Michigan health officials say they want to hear from you about the state’s plan to require Medicaid expansion recipients to work to continue receiving health benefits.
Before the state asks the federal government this fall to approve its controversial plan, which Gov. Rick Snyder signed into law in June, it needs to collect public feedback. The deadline to submit questions or comments is Sunday, Aug. 12, though Michigan Department of Health and Human Services staffers say they’ll continue to take feedback even after the formal comment period ends.
When the Republican-sponsored bill was introduced in the Legislature this spring, it immediately elicited criticism from advocates for low-income Michiganders that the bill would harm some of the state’s most vulnerable residents.
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Though they have been imposed as conditions for receiving other forms of welfare assistance, work requirements had not been permitted under Medicaid until the Trump administration this year loosened guidelines, allowing states to apply to adopt them.
Four states — Indiana, Kentucky, Arkansas and New Hampshire — have had waivers to create Medicaid work requirements approved by the federal Centers for Medicare and Medicaid Services. But a federal judge recently blocked Kentucky’s proposal from taking effect and sent it back for more review. That case is being watched across the country.
Michigan held two public hearings last week in Lansing and Detroit. DHHS spokesman Bob Wheaton said about 45 people attended in total; the hour-long meetings were held on weekday afternoons. (The Lansing event was recorded and can be viewed here.)
How to submit comments
Comments on a state plan to impose work requirements on Medicaid expansion recipients can be sent via the U.S. Postal Service or by email by Sunday, Aug. 12. Details about the proposal and how to be heard can be found here.
You can mail comments to:
Medical Services Administration
Bureau of Medicaid Policy and Health System Innovation
Attention: Medicaid Policy
P.O. Box 30479
Lansing, MI 48909-7979
Or you can email comments to firstname.lastname@example.org. Include “Demonstration Extension Application Amendment” in the subject line.
The Michigan League for Public Policy, which advocates for vulnerable Michigan residents, also created a feedback form.
In all, 245 comments have been submitted thus far, Wheaton said. Department staff will send all written comments to the federal Centers for Medicare and Medicaid Services, which decides the waiver request, and will make them available online once the waiver is submitted by Oct. 1.
People will continue to be able to send in questions or comments after Sunday’s deadline passes, he said.
Sen. Mike Shirkey, a Republican from Clarklake in Jackson County who sponsored the work bill, and business groups maintain the requirements are needed to help fill a talent pipeline for employers having trouble finding workers. Requiring work in exchange for government assistance is a “hand up” rather than a “handout,” its backers say, and will help people move up the economic ladder.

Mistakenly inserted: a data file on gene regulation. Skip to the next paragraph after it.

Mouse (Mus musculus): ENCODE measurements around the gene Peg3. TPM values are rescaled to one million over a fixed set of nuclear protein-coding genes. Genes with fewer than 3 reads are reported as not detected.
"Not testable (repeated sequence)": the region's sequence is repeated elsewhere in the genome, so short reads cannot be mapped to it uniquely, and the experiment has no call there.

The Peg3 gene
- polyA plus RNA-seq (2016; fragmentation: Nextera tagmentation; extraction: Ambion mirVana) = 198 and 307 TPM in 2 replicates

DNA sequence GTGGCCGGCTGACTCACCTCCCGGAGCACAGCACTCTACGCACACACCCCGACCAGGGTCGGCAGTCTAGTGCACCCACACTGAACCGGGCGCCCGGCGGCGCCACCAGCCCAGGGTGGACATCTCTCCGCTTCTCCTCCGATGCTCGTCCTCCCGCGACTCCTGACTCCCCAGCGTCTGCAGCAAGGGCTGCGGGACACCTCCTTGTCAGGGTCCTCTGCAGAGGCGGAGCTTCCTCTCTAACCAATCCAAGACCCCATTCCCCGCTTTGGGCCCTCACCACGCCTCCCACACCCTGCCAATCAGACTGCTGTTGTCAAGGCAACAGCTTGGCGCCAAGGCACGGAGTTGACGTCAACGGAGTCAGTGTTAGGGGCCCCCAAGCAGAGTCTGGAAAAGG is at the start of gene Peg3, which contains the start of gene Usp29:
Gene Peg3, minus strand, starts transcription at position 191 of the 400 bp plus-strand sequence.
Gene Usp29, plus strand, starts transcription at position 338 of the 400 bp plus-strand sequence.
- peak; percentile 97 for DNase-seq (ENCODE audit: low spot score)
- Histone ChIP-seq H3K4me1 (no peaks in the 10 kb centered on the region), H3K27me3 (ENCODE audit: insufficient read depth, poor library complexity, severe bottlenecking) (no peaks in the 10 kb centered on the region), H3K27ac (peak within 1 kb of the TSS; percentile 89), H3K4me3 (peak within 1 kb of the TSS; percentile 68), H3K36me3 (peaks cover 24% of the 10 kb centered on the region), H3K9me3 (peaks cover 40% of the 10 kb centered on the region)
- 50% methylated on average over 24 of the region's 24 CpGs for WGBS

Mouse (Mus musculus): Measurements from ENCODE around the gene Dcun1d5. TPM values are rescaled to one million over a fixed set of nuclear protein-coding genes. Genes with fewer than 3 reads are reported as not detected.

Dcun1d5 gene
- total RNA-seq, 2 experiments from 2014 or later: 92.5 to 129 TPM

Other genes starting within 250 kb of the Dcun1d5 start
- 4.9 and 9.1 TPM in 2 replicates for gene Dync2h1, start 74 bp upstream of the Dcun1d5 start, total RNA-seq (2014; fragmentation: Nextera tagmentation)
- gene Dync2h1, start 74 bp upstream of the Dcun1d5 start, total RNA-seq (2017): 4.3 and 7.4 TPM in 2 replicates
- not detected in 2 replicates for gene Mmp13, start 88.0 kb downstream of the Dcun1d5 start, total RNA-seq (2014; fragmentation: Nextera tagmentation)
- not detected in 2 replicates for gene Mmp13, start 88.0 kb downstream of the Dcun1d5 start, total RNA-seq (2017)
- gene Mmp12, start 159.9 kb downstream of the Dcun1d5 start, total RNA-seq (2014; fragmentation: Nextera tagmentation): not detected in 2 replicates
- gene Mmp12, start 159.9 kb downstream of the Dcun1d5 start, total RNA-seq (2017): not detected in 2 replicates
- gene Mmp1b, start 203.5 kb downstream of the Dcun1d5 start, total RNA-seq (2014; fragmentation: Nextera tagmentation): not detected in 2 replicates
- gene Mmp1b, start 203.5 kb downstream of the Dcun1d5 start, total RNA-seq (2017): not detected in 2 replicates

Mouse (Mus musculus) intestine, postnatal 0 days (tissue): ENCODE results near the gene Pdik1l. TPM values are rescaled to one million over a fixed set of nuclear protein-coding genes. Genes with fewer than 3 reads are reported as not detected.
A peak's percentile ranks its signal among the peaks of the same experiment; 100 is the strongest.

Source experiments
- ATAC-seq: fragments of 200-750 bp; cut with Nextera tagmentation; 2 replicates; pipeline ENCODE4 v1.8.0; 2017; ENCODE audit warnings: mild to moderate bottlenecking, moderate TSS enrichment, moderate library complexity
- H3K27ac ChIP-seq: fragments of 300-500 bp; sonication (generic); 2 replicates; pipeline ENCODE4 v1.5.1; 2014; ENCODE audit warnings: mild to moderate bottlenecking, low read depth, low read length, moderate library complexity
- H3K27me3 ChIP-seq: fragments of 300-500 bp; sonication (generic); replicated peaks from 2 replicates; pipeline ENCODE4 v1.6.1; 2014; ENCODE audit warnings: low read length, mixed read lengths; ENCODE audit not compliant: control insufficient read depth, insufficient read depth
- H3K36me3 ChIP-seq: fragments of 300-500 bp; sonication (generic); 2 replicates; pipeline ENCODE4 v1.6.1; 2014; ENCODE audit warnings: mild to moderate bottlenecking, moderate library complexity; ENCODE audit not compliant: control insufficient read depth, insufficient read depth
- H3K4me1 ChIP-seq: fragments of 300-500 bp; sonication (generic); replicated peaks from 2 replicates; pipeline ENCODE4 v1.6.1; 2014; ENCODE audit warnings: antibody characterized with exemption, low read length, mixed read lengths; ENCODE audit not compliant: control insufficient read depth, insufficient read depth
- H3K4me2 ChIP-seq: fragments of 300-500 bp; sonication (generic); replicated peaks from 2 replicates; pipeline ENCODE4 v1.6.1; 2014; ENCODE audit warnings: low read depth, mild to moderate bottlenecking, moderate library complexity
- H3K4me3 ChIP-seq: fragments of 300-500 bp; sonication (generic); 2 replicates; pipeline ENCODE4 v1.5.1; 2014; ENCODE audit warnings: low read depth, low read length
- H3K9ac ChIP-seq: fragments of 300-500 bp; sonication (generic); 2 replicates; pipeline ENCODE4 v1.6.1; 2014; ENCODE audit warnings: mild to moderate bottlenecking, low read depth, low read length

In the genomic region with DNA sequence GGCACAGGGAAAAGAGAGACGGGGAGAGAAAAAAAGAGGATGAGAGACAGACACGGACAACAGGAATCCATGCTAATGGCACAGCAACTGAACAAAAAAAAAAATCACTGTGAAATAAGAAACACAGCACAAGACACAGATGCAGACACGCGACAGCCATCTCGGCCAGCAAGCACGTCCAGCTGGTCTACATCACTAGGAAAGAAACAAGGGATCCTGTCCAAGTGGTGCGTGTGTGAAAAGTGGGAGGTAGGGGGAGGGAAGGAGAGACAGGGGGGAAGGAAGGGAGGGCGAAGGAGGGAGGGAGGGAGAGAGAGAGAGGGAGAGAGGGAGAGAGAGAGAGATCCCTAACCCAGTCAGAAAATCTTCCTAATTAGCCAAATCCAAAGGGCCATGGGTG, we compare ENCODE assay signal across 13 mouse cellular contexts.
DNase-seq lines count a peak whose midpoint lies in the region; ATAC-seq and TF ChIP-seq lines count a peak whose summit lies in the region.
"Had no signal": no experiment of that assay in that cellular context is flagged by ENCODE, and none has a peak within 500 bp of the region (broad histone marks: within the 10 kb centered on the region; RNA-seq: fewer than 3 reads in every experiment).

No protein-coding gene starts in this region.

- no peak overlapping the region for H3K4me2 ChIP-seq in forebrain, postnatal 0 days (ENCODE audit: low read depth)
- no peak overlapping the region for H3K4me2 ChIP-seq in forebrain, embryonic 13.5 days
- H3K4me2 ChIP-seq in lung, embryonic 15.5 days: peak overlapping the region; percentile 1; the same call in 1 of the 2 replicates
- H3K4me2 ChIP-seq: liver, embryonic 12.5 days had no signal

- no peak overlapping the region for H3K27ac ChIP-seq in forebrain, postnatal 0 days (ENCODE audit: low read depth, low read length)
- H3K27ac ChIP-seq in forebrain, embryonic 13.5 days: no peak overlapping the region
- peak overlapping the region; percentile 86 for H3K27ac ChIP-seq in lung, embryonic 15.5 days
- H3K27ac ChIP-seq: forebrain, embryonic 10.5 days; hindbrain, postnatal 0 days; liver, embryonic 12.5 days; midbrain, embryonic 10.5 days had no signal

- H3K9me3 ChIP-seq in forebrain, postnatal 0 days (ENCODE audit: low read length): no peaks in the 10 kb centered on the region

GOP legislators and business groups, including the Michigan Chamber of Commerce, have expressed concern that the state’s Healthy Michigan Plan would negatively impact the state budget, as enrollment exceeded initial expectations.
Critics of the idea, including Democratic lawmakers and advocacy groups like the Michigan League for Public Policy, contend that Medicaid was never designed to be a workforce development program.
These critics say it’s unclear how many of the state’s roughly 660,000 Healthy Michigan Plan recipients could be subject to the work rules — a DHHS official said at a recent public hearing that department staff are still working to identify the number. Critics add that many recipients already work or would run into child care and transportation barriers trying to comply with the work mandate.
An earlier version of the bill included an exemption for people who live in high-unemployment counties, though the provision was pulled after criticism that it would cover mostly white, rural residents and not poor, heavily minority residents living in high-unemployment cities.
If the federal government approves Michigan’s request, the law as signed would require able-bodied adults enrolled in the Healthy Michigan Plan to work for an average of 80 hours per month — roughly 20 hours per week — to keep benefits; other activities allowed under the rules include job training, education, internships, community service and an active job search. Recipients who fail to meet the requirements for more than three months in a year would lose benefits for at least a month until they’re again in compliance.
The new changes also would require Healthy Michigan Plan enrollees earning between 100 percent and 133 percent of the federal poverty level, and who have participated in the program for at least 48 months, to pay 5 percent of their income toward their benefits. That’s up from 2 percent today.
The work law also adds triggers that would end the Healthy Michigan program altogether, depending on whether the federal government signs off on the waiver the state would need to impose the work requirements, prompting concerns that the entire Medicaid expansion population could be at risk of losing benefits.